Women who have survived China’s concentration camps for Muslim ethnic minorities reported widespread rape, forced abortions, forced sterilization, and other extreme sexual human rights atrocities in accounts published this weekend.
Speaking to the Washington Post, the women echo the experiences of others who have escaped the estimated thousands of concentration camps built in Xinjiang, China’s largest and westernmost province, to house Uighur, Kazakh, and Kyrgyz ethnic people. While survivors tend to be Kazakh – they can use their dual citizenship to escape to neighboring Kazakhstan – the majority of the 1 to 3 million people trapped in the camps are believed to be Uighurs. Others who have survived have been able to use their marital status to citizens of Pakistan or other neighboring countries to place pressure on Beijing to release them.
The nations themselves have not made any official statements condemning the Communist Party’s attempt to eradicate ethnic minorities in Xinjiang – sometimes actively praising it – but have quietly helped individuals with the influence to get their attention.
Camp survivors have previously testified to extreme torture, killings, live organ harvesting, infanticide, and slavery in the camps. An Associated Press (AP) report published last year revealed that some clothes made in slave facilities in the concentration camps made its way to America.
“Any woman or man under age 35 was raped and sexually abused,” Ruqiye Perhat, a student arrested in Xinjiang in 2009 for four years, told the Post. More recent survivors say that the camps had made rape more systematic than in regular prisons; guards would “put bags on the heads of the ones they wanted” and take the women out of their cells to be raped all night, returned for their fellow prisoners to see in the morning. One human rights activist told the Post they had documented at least seven cases of women being forced against their will to receive intrauterine devices as part of their entering the concentration camp, presumably to keep them from getting pregnant through rape.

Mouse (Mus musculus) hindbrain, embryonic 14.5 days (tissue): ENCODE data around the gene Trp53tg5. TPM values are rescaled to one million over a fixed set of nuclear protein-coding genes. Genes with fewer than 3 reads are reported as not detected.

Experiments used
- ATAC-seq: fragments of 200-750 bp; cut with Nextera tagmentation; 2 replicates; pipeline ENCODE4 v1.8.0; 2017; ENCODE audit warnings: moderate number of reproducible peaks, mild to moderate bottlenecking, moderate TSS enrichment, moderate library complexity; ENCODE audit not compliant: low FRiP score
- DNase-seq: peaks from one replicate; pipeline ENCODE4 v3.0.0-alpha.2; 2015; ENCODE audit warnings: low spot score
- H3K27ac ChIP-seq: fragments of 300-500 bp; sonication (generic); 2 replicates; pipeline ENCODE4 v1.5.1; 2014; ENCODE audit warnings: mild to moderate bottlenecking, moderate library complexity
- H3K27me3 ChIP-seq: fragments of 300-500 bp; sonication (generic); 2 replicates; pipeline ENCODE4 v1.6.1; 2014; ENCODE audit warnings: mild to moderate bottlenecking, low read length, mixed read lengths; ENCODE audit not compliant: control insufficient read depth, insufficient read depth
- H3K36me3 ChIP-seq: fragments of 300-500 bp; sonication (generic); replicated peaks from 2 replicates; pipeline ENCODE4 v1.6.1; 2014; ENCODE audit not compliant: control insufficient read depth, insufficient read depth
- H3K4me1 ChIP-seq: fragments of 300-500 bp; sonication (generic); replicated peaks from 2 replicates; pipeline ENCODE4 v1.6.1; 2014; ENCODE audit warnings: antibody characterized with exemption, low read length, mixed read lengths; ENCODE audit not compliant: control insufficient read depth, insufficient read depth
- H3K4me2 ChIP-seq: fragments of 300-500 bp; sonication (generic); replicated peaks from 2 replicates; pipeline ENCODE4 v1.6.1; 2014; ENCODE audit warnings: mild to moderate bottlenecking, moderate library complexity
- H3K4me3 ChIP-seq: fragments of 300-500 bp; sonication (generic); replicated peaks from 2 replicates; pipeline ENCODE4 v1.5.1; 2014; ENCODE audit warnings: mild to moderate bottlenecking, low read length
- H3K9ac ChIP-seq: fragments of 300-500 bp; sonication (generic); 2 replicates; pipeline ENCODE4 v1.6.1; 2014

Those who were arrested while pregnant – often for “crimes” like downloading the messaging application WhatsApp – were forced into harrowing abortions.
Gulzira Mogdyn told the Post that Chinese regime officials slashed her open without anesthesia and “cut my fetus out.”
The Washington Post testimonies echo those of other survivors who have endured sexual human rights violations and the killing of their unborn children. Many have also stated that the Chinese officials violated their bodily integrity in other ways, such as conducting medical examinations to prepare them for organ harvesting.
Mihrigul Tursun, a camp survivor, testified last year that Chinese authorities killed one of her infant triplets upon imprisoning her. The death occurred while the children were with Chinese authorities, forcibly taken for her. She told reporters she believes the child died of force-feeding.
An unnamed Kazakh concentration camp survivor testified to forced birth control accompanying the systematic use of rape to torture women at the camps.
“Young girls are taken out and raped all night long. If you keep resisting, they will inject you with something and kill you,” the woman told the Epoch Times. “There are usually 40 to 50 people in one small room, but five to 10 are regularly taken out and they just disappear—they never come back. People are being killed in tens all the time.”
Speaking to Radio Free Asia (RFA) last month, Zumuret Dawut described her forced sterilization in a concentration camp. Dawut escaped because her husband, a Pakistani national, petitioned his government to intervene.